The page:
Gender differences in patients with Chronic Fatigue Syndrome (CFS)
July 3, 1994
OBJECTIVE: To determine whether there are differences between men
and women patients who have chronic fatigue syndrome (CFS)
and, if so, to ascertain whether a gender-related pattern
DESIGN: A descriptive study of demographic, clinical,
and psychosocial measures, the results of which were
prospectively collected for patients who had CFS.
university-based referral clinic devoted to the evaluation and
management of chronic fatigue.
PATIENTS: 348 CFS patients who
had undergone complete medical evaluations.
variables included symptoms, physical examination findings,
and laboratory results. Psychosocial assessment consisted of a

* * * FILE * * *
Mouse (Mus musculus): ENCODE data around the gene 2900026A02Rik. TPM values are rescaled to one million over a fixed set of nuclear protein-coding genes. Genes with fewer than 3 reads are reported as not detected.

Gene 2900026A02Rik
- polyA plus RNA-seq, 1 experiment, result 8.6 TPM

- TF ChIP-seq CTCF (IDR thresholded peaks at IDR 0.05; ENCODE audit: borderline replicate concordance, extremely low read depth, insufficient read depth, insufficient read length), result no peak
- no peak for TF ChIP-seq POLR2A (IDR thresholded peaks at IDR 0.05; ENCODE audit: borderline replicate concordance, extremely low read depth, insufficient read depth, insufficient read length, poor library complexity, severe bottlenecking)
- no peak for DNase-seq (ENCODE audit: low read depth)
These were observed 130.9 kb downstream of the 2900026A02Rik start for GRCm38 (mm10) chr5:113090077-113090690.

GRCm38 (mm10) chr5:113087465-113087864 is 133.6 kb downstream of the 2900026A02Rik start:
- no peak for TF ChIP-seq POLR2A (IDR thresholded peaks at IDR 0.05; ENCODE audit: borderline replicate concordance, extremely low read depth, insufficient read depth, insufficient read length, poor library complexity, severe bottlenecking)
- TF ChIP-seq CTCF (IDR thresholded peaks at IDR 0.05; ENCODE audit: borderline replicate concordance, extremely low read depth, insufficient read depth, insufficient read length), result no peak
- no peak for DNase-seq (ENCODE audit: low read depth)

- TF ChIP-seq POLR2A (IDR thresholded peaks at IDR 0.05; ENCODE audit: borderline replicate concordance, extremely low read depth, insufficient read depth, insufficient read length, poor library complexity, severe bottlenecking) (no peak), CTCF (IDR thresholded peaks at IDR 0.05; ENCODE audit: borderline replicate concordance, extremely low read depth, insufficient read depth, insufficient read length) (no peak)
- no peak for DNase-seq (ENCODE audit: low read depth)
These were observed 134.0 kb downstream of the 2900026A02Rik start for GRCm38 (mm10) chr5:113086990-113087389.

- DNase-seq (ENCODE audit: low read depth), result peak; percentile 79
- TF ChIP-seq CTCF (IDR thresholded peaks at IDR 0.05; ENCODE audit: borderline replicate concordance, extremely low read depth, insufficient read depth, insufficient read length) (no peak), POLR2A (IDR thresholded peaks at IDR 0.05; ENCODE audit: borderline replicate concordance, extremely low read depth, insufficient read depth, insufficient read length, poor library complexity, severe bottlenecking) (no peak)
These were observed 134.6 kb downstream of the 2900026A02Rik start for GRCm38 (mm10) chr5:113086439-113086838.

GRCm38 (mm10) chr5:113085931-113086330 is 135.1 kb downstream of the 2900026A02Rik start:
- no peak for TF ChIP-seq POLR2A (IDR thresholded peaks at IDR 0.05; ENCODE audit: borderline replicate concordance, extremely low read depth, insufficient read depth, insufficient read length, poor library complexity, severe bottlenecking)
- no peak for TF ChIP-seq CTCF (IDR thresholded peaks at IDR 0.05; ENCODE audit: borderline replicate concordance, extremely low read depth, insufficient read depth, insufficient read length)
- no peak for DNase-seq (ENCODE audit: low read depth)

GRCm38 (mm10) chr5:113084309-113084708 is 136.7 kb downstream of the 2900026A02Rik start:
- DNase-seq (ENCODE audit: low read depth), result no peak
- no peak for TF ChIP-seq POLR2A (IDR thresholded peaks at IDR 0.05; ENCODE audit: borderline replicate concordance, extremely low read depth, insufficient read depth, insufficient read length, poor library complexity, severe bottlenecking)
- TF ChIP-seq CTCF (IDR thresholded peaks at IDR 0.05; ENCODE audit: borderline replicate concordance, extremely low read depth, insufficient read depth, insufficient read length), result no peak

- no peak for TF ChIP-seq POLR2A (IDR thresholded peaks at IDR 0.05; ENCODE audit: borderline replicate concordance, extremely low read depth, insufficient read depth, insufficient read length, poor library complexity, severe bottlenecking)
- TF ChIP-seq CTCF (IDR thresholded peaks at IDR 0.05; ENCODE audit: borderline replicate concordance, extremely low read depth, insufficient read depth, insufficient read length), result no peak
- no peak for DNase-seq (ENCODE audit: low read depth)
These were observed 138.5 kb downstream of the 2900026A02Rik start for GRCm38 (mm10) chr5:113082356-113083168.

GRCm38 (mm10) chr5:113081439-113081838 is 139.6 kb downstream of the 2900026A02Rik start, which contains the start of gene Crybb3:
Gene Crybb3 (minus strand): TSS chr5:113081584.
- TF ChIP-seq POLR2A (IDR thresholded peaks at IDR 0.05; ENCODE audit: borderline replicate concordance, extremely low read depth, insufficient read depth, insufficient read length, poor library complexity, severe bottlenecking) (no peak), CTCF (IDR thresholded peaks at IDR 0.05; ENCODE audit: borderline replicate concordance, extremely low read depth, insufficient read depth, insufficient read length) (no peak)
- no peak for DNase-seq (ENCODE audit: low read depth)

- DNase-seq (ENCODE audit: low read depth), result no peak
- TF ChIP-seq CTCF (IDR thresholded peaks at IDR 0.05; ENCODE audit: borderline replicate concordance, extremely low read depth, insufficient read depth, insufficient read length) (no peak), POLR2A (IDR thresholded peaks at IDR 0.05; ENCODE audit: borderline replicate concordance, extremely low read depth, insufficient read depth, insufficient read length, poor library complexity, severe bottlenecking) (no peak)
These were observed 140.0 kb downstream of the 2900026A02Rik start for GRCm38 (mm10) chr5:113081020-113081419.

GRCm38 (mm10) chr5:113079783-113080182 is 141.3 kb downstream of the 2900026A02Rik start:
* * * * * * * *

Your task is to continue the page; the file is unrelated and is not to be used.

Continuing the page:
structured psychiatric interview, the Medical Outcomes Study
Short-form General Health Survey to assess functional status,
the General Health Questionnaire to ascertain psychological
distress, the Multidimensional Health Locus of Control, and
measures of attribution, social support, and coping.
RESULTS: Overall, few gender-related differences were
identified. Women had a higher frequency of tender or enlarged
lymph nodes (60% versus 33%, p < or = 0.01) and fibromyalgia
(36% versus 12%, p < or = 0.001) and lower scores on the
physical functioning subscale of the Medical Outcomes Study
Short-form General Health Survey (37.6 versus 52.2, p < 0.01);
men more often had pharyngeal inflammation (42% versus 22%, p
< or = 0.001) and reported a higher lifetime prevalence of
alcoholism (20% versus 9%, p < or = 0.01).
CONCLUSIONS: In general, demographic, clinical, and
psychosocial factors do not distinguish men from women CFS
Buchwald D, Pearlman T, Kith P, Schmaling K